Jamaica sanctuary fights to protect coral, fish and the livelihoods that depend on them
The White River Sanctuary in Jamaica strives to protect a delicate habitat from the threats of overfishing, pollution and climate change
The residents of White River are thorough extroverts. They spend hours exchanging stories over meals of freshly caught parrotfish. The music they play thumps from dawn until dusk.
They’re also animated by an overriding sense of purpose: they’re waging a fight to protect their core livelihoods – present and future – against a formidable foe.
“Corals and fish are under threat in Jamaica, because of multiple different factors,” explained Dale Anderson, manager of the community-led White River Fish Sanctuary. “It’s really pollution, non-sustainable fishing and climate change. They’re really going to hit Jamaica hard when it comes to this and these are the threats that we’re trying to work to mitigate and adapt.”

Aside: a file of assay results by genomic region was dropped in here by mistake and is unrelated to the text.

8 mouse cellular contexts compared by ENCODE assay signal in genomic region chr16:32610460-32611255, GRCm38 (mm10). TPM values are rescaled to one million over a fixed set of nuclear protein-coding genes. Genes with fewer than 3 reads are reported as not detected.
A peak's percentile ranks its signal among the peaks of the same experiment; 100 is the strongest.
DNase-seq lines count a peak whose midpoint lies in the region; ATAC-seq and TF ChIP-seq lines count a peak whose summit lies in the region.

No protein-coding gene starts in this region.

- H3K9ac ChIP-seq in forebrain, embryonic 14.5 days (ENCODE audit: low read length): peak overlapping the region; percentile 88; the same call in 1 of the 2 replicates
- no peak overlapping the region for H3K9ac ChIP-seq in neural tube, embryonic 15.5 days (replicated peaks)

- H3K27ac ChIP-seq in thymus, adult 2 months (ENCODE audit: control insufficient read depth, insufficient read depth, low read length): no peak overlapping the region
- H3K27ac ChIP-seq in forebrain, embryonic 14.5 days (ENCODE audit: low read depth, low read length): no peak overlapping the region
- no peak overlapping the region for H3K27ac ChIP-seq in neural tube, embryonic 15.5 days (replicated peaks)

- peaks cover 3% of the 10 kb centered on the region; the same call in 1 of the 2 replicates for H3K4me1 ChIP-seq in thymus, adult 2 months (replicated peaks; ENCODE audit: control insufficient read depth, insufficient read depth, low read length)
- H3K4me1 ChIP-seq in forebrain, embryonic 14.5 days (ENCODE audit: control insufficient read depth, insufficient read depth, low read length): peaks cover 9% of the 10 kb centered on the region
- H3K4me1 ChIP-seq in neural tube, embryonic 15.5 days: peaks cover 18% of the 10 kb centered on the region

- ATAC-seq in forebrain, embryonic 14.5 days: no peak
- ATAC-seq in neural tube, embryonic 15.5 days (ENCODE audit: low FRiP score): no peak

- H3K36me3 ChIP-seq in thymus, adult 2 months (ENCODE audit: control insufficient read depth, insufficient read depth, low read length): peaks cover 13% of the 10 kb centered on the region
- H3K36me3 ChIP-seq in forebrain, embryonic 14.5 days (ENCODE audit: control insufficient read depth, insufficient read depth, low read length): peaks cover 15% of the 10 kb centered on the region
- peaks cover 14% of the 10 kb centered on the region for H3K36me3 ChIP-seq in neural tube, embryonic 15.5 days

Withering corals and systemic overfishing are a deadly duo for fish populations—and for the livelihoods that depend on them. “If you were to ask a fisherman who is fishing for maybe 50-plus years now, he’ll tell you that he could [once] get a parrot fish of maybe four feet. Four feet long, three feet long. Now, when [he] get parrotfish, it’s mainly under a foot,” Anderson said.
With support from the Climate Investment Funds and Inter-American Development Bank, the White River Sanctuary is mobilizing a grassroots movement to restore coral life and provide habitats that allow fish to grow more sustainably. They’ve zoned a 372-acre sanctuary off-limits to fishing and enlisted a local team of “coral wardens” to enforce it. The community has also rolled out a program to equip fishermen with resources to grow corals and turn the tide against further degradation.
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